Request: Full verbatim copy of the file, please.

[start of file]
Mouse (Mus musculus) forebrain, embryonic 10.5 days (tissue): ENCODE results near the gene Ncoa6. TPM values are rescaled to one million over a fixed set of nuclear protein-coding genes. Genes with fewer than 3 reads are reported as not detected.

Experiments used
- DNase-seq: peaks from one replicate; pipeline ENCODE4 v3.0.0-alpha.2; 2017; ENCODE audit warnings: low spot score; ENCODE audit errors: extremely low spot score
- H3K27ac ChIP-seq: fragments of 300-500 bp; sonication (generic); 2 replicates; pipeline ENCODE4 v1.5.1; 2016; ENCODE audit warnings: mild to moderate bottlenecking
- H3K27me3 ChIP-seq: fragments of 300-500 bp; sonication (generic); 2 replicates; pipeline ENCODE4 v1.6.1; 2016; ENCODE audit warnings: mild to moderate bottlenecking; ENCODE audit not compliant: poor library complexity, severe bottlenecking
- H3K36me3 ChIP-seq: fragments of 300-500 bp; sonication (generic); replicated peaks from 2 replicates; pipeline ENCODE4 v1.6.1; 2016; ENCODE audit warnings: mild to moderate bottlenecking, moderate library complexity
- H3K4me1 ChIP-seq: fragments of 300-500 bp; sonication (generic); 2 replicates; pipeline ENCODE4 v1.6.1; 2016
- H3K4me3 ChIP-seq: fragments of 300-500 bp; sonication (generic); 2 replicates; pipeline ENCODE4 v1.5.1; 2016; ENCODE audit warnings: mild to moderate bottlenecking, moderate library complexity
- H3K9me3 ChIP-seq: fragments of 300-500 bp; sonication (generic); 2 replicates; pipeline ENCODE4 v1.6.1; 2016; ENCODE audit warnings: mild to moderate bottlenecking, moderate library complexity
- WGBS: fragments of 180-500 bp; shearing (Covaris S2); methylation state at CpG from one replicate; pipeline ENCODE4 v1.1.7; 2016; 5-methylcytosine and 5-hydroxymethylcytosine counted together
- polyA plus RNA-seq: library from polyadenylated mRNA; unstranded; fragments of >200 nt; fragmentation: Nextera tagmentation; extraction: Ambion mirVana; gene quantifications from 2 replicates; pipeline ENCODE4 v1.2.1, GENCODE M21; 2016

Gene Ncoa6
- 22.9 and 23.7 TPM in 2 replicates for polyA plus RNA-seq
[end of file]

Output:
Mouse (Mus musculus) forebrain, embryonic 10.5 days (tissue): ENCODE results near the gene Ncoa6. TPM values are rescaled to one million over a fixed set of nuclear protein-coding genes. Genes with fewer than 3 reads are reported as not detected.

Experiments used
- DNase-seq: peaks from one replicate; pipeline ENCODE4 v3.0.0-alpha.2; 2017; ENCODE audit warnings: low spot score; ENCODE audit errors: extremely low spot score
- H3K27ac ChIP-seq: fragments of 300-500 bp; sonication (generic); 2 replicates; pipeline ENCODE4 v1.5.1; 2016; ENCODE audit warnings: mild to moderate bottlenecking
- H3K27me3 ChIP-seq: fragments of 300-500 bp; sonication (generic); 2 replicates; pipeline ENCODE4 v1.6.1; 2016; ENCODE audit warnings: mild to moderate bottlenecking; ENCODE audit not compliant: poor library complexity, severe bottlenecking
- H3K36me3 ChIP-seq: fragments of 300-500 bp; sonication (generic); replicated peaks from 2 replicates; pipeline ENCODE4 v1.6.1; 2016; ENCODE audit warnings: mild to moderate bottlenecking, moderate library complexity
- H3K4me1 ChIP-seq: fragments of 300-500 bp; sonication (generic); 2 replicates; pipeline ENCODE4 v1.6.1; 2016
- H3K4me3 ChIP-seq: fragments of 300-500 bp; sonication (generic); 2 replicates; pipeline ENCODE4 v1.5.1; 2016; ENCODE audit warnings: mild to moderate bottlenecking, moderate library complexity
- H3K9me3 ChIP-seq: fragments of 300-500 bp; sonication (generic); 2 replicates; pipeline ENCODE4 v1.6.1; 2016; ENCODE audit warnings: mild to moderate bottlenecking, moderate library complexity
- WGBS: fragments of 180-500 bp; shearing (Covaris S2); methylation state at CpG from one replicate; pipeline ENCODE4 v1.1.7; 2016; 5-methylcytosine and 5-hydroxymethylcytosine counted together
- polyA plus RNA-seq: library from polyadenylated mRNA; unstranded; fragments of >200 nt; fragmentation: Nextera tagmentation; extraction: Ambion mirVana; gene quantifications from 2 replicates; pipeline ENCODE4 v1.2.1, GENCODE M21; 2016

Gene Ncoa6
- 22.9 and 23.7 TPM in 2 replicates for polyA plus RNA-seq